Solar Eclipse of August 21, 2017

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Are you going to see it? I will be in Tennessee :cool:

 

I hope there won't be too many clouds.  :dancehall3:

 

 

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:celestial5: Some sites you may want to look at for info:

 

Eclipse: Who? What? Where? When? and How?

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On Monday, August 21, 2017, all of North America will be treated to an eclipse of the sun. Anyone within the path of totalitycan see one of nature’s most awe-inspiring sights - a total solar eclipse. This path, where the moon will completely cover the sun and the sun's tenuous atmosphere - the corona - can be seen, will stretch from Lincoln Beach, Oregon to Charleston, South Carolina. Observers outside this path will still see a partial solar eclipse where the moon covers part of the sun's disk.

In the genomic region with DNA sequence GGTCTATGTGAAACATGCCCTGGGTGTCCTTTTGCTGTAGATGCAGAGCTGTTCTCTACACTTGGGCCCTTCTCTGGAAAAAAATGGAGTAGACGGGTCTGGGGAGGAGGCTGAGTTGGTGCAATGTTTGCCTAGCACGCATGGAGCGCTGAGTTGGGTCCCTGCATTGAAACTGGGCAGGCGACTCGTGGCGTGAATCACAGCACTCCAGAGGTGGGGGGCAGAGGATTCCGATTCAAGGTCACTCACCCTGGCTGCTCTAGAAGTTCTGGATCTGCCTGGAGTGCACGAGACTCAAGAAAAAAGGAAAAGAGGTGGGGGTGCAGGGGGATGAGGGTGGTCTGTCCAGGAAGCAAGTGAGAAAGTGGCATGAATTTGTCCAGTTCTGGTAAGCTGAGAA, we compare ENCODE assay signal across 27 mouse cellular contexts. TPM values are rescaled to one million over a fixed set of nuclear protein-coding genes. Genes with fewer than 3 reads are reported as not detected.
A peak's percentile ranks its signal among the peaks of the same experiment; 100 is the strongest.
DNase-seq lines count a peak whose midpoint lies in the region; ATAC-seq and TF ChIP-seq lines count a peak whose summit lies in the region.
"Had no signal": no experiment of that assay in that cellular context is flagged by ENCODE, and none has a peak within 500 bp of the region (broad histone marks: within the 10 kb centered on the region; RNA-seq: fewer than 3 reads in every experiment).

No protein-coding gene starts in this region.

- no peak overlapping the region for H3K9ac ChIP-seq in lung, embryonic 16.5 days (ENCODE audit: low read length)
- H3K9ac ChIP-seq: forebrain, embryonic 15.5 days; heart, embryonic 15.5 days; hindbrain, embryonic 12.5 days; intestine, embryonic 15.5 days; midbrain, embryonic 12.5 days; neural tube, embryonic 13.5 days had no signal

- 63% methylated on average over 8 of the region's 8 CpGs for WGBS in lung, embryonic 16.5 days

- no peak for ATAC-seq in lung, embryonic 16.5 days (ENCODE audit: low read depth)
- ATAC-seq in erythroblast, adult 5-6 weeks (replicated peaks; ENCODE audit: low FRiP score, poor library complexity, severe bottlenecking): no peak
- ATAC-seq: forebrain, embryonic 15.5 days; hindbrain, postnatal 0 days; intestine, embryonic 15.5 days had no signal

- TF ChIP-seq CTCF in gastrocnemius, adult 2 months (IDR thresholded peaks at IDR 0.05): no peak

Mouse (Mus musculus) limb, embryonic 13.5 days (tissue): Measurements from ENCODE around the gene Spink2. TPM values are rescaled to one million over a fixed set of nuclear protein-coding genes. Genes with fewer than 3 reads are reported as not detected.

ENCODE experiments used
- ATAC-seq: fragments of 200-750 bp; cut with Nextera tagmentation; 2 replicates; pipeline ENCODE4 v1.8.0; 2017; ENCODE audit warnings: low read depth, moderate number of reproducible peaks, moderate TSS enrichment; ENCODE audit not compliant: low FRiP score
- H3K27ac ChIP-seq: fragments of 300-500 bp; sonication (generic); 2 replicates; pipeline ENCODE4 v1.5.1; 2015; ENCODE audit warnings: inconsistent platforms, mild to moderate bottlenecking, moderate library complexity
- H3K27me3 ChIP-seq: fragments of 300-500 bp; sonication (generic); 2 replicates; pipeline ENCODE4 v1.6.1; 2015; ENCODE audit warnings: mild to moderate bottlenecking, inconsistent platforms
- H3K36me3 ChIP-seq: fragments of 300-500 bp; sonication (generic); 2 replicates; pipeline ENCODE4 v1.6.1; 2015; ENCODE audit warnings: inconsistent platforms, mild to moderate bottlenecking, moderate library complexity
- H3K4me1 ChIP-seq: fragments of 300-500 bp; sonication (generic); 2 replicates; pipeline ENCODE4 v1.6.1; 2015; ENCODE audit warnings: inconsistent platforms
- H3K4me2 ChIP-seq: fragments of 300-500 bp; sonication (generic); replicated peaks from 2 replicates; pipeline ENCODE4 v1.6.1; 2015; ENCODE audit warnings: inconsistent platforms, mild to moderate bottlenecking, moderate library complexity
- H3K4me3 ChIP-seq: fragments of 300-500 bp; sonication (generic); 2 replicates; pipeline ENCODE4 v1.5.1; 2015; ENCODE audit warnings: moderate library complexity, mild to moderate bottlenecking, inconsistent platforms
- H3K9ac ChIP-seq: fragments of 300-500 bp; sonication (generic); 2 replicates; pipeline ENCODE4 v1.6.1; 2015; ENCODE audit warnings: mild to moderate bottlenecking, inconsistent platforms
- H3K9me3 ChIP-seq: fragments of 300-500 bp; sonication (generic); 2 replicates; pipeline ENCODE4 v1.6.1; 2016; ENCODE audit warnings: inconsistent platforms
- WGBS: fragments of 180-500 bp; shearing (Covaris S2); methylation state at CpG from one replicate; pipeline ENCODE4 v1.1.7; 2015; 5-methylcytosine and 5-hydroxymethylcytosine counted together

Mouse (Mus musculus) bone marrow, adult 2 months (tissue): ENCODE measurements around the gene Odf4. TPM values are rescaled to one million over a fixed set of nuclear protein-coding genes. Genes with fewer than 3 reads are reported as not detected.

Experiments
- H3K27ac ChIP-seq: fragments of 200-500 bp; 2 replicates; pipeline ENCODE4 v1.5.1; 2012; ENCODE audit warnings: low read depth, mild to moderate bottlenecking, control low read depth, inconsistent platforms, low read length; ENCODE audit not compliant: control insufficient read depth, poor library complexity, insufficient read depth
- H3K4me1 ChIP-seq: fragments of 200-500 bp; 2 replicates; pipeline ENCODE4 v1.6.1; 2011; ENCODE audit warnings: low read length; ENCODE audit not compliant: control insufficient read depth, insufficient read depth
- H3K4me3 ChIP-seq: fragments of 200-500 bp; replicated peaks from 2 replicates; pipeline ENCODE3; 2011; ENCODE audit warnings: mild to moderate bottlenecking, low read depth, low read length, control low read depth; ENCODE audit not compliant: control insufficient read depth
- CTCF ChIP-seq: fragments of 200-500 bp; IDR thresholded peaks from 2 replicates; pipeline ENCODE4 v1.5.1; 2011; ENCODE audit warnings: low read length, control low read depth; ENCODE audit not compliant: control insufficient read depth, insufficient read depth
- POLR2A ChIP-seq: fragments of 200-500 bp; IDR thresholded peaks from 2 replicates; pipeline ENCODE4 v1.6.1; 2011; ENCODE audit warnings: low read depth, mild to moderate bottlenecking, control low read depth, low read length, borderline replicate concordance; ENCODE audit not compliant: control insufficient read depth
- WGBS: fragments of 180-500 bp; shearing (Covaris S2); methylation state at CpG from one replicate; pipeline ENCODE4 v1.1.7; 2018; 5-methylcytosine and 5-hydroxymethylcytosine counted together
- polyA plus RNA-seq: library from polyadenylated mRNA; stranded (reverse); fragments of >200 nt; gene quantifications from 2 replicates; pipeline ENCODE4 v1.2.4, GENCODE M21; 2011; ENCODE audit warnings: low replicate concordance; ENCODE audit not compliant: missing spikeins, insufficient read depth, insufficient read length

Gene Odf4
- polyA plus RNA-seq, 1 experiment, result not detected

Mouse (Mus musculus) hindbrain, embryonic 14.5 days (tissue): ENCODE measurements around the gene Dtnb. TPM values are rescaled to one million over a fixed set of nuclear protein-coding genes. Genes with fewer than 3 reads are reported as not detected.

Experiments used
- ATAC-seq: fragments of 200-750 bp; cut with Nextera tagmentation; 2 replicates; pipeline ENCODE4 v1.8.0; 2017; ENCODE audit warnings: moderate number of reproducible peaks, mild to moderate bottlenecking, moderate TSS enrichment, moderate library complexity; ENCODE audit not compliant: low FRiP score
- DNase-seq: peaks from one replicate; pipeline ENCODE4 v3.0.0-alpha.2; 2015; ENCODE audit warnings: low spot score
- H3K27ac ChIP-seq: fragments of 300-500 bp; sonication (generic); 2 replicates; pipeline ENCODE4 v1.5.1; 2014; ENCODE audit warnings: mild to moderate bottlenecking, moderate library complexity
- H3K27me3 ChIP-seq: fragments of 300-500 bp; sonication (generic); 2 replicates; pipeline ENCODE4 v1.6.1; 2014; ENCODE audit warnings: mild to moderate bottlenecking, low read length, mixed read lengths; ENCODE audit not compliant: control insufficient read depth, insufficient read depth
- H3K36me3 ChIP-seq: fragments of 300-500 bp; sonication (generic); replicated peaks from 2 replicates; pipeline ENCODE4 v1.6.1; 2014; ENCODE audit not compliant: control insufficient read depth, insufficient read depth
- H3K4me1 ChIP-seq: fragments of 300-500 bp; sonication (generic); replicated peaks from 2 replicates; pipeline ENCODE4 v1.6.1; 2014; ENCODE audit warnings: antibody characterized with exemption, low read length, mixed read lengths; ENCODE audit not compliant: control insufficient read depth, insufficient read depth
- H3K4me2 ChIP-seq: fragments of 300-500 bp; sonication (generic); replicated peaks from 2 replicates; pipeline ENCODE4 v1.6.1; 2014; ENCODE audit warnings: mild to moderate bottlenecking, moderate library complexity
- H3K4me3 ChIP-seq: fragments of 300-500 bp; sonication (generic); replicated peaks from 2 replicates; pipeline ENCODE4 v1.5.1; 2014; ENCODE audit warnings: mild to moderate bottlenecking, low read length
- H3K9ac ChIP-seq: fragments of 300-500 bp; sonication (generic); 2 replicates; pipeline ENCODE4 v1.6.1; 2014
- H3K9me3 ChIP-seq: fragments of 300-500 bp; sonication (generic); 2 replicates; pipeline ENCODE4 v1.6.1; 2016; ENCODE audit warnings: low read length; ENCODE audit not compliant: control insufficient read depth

Who Can See It?

Lots of people! Everyone in the contiguous United States, in fact, everyone in North America plus parts of South America, Africa, and Europe will see at least a partial solar eclipse, while the thin path of totality will pass through portions of 14 states.  

What is It?

This celestial event is a solar eclipse in which the moon passes between the sun and Earth and blocks all or part of the sun for up to about three hours, from beginning to end, as viewed from a given location.  For this eclipse, the longest period when the moon completely blocks the sun from any given location along the path will be about two minutes and 40 seconds.  The last time the contiguous U.S. saw a total eclipse was in 1979.  

Where Can You See It?

You can see a partial eclipse, where the moon covers only a part of the sun, anywhere in North America (see “Who can see it?”). To see a total eclipse, where the moon fully covers the sun for a short few minutes, you must be in the path of totality. The path of totality is a relatively thin ribbon, around 70 miles wide, that will cross the U.S. from West to East.